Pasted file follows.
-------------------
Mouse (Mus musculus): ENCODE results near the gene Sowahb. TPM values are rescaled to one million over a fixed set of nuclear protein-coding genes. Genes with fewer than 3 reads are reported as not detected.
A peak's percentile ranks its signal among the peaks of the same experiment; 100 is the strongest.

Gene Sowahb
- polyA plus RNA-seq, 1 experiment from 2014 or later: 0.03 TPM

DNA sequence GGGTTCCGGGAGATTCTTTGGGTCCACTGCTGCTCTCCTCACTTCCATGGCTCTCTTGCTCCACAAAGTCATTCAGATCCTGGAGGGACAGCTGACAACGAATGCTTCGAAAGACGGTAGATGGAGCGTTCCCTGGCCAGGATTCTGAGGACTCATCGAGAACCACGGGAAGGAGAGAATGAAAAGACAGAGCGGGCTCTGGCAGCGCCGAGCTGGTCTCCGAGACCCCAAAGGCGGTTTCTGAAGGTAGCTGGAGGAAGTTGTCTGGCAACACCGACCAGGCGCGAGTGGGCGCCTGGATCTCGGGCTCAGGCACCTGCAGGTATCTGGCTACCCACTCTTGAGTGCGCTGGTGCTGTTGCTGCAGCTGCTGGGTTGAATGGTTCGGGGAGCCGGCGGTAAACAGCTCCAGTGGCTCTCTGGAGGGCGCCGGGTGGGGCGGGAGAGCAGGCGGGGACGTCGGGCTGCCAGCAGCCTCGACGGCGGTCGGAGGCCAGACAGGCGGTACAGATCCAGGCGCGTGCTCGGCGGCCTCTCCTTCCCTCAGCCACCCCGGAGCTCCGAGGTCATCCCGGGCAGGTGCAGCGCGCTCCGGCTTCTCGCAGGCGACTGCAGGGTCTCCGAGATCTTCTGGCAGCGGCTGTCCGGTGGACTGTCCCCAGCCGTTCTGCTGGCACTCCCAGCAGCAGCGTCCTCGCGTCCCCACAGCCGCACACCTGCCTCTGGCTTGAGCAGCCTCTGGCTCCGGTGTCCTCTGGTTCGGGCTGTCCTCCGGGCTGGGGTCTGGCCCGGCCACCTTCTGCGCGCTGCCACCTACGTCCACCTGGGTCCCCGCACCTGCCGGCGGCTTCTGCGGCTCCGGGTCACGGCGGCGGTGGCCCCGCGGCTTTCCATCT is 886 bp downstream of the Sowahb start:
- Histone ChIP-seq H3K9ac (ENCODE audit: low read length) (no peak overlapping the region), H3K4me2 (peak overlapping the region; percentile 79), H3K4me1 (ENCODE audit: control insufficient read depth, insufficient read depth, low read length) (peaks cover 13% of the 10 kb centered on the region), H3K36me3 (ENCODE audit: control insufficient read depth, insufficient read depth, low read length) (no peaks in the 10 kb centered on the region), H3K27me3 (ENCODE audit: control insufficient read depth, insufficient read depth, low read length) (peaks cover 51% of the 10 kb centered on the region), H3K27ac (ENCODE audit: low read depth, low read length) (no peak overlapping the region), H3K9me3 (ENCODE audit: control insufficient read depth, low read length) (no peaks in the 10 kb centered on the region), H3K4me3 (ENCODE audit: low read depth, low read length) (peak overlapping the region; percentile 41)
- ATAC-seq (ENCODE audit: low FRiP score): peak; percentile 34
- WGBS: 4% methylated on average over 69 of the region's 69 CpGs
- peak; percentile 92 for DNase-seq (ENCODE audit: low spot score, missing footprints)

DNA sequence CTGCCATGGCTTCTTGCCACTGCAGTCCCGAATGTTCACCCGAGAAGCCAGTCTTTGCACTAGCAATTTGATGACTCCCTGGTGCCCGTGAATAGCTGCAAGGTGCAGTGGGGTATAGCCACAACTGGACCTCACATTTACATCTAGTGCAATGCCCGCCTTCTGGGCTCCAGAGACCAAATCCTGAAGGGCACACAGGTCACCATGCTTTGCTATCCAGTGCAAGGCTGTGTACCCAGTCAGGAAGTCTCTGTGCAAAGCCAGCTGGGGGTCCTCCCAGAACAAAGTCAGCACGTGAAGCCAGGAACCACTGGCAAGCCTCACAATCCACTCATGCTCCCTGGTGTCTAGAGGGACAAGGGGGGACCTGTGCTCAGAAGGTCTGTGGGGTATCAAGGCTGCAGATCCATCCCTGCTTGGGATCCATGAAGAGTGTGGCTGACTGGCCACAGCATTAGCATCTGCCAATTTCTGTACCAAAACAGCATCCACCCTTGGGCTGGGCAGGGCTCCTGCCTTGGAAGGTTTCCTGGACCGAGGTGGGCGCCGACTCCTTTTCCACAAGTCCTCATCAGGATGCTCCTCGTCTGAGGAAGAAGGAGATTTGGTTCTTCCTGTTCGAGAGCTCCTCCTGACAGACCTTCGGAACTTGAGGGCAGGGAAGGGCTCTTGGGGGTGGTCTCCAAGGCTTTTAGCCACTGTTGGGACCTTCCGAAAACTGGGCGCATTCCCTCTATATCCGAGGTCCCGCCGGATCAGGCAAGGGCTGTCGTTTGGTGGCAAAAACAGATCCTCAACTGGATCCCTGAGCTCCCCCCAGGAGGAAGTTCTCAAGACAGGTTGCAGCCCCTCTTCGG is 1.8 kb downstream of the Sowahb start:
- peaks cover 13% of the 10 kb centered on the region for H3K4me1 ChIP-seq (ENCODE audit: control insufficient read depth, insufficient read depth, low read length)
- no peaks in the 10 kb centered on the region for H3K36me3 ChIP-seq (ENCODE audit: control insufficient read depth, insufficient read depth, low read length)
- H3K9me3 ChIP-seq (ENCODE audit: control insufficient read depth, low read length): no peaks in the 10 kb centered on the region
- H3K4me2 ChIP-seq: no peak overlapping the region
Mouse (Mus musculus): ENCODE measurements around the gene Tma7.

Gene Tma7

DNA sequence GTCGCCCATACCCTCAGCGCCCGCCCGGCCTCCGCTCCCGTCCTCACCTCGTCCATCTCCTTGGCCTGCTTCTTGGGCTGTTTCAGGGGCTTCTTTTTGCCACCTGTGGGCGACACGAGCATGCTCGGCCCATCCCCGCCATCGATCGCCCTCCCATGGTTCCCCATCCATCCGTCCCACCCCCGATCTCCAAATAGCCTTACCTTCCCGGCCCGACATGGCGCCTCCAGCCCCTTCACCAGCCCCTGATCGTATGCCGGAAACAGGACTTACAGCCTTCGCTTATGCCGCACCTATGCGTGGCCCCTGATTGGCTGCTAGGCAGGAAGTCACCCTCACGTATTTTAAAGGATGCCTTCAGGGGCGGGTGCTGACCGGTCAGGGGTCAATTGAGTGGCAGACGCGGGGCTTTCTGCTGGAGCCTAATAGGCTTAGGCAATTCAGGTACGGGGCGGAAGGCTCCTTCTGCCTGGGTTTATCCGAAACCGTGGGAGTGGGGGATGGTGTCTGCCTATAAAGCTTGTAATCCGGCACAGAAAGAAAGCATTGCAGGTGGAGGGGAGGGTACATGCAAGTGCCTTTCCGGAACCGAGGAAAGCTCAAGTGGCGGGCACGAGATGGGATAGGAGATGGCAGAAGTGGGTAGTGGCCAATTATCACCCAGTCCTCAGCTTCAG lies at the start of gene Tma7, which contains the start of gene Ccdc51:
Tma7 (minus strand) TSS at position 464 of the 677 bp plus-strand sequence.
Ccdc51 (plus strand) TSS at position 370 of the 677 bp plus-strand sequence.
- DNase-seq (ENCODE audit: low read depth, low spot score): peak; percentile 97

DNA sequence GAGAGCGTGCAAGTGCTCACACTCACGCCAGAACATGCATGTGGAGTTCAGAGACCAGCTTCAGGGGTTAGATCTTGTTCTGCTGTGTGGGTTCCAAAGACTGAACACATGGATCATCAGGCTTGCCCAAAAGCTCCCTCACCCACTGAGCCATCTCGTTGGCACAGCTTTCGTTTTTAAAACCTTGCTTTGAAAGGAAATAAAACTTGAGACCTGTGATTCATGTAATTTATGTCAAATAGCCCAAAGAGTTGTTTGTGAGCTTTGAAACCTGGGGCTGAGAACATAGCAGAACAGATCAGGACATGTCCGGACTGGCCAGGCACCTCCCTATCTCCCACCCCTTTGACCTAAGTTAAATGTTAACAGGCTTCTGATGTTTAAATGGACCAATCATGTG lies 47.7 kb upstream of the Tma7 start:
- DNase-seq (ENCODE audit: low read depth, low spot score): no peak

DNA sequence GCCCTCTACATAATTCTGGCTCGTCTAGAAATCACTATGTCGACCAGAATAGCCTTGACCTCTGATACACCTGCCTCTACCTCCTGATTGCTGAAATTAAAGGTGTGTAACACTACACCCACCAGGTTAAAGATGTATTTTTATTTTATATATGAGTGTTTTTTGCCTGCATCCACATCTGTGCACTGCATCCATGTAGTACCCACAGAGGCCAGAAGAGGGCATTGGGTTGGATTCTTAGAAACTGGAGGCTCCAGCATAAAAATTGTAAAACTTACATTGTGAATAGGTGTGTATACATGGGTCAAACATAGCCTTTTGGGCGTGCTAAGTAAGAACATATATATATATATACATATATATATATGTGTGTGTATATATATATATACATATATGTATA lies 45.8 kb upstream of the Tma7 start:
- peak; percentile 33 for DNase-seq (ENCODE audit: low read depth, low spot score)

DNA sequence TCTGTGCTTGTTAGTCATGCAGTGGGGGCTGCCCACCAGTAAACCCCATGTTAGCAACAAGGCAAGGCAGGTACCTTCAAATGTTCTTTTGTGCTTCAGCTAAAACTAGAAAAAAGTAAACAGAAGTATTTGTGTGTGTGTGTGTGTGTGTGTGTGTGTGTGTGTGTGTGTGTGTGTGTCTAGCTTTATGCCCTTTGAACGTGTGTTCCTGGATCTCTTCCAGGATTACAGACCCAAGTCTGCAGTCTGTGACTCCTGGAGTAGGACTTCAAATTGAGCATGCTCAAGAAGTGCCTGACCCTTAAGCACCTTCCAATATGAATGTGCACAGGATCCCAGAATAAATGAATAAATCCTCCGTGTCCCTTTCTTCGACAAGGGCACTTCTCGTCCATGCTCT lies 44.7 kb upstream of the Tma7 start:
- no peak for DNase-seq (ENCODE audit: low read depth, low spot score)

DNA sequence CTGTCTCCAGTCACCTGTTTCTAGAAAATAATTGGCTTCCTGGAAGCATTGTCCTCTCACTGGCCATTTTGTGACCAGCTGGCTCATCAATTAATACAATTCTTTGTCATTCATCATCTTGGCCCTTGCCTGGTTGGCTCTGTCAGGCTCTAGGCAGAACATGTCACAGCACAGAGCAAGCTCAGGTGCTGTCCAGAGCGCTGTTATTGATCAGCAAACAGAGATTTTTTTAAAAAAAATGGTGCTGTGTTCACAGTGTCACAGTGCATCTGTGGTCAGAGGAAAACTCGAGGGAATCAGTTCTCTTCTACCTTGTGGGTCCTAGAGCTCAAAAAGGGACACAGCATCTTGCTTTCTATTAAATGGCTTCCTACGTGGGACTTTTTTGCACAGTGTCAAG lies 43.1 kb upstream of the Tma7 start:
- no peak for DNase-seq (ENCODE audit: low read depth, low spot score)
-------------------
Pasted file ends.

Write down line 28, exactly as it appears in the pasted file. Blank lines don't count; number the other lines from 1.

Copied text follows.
- no peak for DNase-seq (ENCODE audit: low read depth, low spot score)